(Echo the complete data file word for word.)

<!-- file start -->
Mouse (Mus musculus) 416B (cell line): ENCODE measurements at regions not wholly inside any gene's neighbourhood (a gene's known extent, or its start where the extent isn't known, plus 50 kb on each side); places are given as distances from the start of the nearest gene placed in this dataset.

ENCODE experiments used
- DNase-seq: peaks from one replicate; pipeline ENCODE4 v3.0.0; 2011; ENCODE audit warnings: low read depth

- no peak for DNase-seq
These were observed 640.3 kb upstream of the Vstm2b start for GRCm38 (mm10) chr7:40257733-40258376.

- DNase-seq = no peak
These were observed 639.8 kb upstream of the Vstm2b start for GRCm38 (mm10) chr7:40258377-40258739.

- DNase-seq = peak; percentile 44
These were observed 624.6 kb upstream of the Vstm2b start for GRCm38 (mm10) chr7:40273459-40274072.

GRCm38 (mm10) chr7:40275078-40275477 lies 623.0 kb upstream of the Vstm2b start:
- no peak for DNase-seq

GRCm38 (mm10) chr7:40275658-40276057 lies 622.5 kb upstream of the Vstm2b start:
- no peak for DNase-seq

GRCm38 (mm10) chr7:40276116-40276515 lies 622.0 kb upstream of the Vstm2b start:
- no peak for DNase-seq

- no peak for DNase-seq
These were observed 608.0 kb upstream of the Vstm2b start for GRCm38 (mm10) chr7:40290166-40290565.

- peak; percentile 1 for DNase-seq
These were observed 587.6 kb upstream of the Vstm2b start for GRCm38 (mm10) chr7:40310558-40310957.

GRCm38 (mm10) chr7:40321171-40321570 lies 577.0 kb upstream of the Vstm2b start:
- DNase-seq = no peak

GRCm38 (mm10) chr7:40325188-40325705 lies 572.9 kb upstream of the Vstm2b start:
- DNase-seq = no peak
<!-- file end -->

Mouse (Mus musculus) 416B (cell line): ENCODE measurements at regions not wholly inside any gene's neighbourhood (a gene's known extent, or its start where the extent isn't known, plus 50 kb on each side); places are given as distances from the start of the nearest gene placed in this dataset.

ENCODE experiments used
- DNase-seq: peaks from one replicate; pipeline ENCODE4 v3.0.0; 2011; ENCODE audit warnings: low read depth

- no peak for DNase-seq
These were observed 640.3 kb upstream of the Vstm2b start for GRCm38 (mm10) chr7:40257733-40258376.

- DNase-seq = no peak
These were observed 639.8 kb upstream of the Vstm2b start for GRCm38 (mm10) chr7:40258377-40258739.

- DNase-seq = peak; percentile 44
These were observed 624.6 kb upstream of the Vstm2b start for GRCm38 (mm10) chr7:40273459-40274072.

GRCm38 (mm10) chr7:40275078-40275477 lies 623.0 kb upstream of the Vstm2b start:
- no peak for DNase-seq

GRCm38 (mm10) chr7:40275658-40276057 lies 622.5 kb upstream of the Vstm2b start:
- no peak for DNase-seq

GRCm38 (mm10) chr7:40276116-40276515 lies 622.0 kb upstream of the Vstm2b start:
- no peak for DNase-seq

- no peak for DNase-seq
These were observed 608.0 kb upstream of the Vstm2b start for GRCm38 (mm10) chr7:40290166-40290565.

- peak; percentile 1 for DNase-seq
These were observed 587.6 kb upstream of the Vstm2b start for GRCm38 (mm10) chr7:40310558-40310957.

GRCm38 (mm10) chr7:40321171-40321570 lies 577.0 kb upstream of the Vstm2b start:
- DNase-seq = no peak

GRCm38 (mm10) chr7:40325188-40325705 lies 572.9 kb upstream of the Vstm2b start:
- DNase-seq = no peak